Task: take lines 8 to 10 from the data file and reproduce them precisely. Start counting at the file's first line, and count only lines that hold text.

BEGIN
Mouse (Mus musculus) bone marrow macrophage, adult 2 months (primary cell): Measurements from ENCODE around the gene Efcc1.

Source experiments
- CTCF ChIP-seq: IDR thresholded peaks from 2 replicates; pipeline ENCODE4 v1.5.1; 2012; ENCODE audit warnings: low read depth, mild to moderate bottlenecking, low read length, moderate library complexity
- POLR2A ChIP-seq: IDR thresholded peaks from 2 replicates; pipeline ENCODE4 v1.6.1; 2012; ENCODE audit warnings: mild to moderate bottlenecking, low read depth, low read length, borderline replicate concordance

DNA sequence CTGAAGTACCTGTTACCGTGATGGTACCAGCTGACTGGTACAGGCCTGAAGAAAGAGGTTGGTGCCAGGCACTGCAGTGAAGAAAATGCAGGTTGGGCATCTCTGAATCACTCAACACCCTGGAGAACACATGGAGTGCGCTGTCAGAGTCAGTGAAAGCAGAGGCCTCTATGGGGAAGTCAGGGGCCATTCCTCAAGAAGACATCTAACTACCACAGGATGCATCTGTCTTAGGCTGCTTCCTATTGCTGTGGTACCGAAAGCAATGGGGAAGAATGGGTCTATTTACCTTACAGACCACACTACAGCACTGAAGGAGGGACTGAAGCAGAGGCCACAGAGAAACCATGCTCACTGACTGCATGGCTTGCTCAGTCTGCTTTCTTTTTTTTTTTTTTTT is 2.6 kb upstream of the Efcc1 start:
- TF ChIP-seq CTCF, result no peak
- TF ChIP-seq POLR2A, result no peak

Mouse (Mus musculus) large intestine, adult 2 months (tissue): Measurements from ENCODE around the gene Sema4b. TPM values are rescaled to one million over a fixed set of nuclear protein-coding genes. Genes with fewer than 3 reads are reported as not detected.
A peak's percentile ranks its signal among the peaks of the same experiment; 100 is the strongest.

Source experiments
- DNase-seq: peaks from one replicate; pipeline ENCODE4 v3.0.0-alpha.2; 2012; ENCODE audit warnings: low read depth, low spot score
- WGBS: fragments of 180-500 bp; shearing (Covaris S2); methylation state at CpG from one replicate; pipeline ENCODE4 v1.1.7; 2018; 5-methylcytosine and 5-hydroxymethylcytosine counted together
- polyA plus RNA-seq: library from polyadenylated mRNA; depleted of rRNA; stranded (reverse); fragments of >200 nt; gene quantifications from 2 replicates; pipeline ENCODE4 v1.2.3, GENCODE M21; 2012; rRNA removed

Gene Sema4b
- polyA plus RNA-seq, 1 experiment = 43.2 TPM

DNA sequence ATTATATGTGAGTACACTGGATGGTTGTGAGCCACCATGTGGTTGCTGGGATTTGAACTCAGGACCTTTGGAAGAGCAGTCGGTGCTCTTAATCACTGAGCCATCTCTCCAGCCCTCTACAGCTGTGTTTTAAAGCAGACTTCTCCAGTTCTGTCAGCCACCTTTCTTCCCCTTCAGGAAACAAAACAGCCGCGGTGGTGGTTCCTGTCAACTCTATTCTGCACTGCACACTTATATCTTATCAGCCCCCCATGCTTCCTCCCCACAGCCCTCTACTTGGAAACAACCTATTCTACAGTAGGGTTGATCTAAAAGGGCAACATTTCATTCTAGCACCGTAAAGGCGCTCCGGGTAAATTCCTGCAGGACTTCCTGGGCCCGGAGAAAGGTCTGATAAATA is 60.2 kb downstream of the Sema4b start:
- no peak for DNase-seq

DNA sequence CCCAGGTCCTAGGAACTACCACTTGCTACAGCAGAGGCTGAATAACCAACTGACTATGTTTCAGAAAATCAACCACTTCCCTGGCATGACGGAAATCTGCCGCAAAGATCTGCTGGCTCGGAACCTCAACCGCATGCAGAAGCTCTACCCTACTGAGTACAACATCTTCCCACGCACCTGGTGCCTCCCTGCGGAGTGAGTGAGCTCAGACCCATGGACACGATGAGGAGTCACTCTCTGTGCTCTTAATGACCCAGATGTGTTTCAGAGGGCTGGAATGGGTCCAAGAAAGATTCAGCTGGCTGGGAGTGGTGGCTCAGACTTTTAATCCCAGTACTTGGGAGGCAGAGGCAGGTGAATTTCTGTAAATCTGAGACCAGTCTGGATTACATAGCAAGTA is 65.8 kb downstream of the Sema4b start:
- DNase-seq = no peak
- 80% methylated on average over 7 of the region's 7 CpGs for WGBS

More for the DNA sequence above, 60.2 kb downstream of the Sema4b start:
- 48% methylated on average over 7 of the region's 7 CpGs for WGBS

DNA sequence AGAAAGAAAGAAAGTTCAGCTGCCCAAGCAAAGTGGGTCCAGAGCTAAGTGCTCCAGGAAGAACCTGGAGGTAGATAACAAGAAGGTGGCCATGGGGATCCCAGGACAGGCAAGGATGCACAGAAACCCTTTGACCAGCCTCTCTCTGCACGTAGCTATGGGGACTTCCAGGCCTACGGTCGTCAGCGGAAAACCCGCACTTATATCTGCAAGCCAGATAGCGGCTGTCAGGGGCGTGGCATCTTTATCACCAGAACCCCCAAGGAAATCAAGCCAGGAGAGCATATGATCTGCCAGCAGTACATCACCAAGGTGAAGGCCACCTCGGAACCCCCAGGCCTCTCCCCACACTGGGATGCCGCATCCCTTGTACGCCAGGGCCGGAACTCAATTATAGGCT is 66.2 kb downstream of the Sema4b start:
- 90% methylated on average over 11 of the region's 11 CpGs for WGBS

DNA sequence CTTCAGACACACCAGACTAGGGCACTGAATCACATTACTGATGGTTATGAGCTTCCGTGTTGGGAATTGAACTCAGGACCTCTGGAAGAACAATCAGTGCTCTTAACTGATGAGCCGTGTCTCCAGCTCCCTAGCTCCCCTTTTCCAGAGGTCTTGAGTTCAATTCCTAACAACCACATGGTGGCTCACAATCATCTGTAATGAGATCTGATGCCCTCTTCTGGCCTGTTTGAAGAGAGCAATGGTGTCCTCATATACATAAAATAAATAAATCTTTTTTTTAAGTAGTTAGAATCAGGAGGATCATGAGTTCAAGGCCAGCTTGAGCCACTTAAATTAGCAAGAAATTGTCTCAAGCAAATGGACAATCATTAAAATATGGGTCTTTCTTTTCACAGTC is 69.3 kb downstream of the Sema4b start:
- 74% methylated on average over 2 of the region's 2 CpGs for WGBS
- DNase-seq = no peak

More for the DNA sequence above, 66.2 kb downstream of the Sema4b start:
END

Mouse (Mus musculus) large intestine, adult 2 months (tissue): Measurements from ENCODE around the gene Sema4b. TPM values are rescaled to one million over a fixed set of nuclear protein-coding genes. Genes with fewer than 3 reads are reported as not detected.
A peak's percentile ranks its signal among the peaks of the same experiment; 100 is the strongest.

Source experiments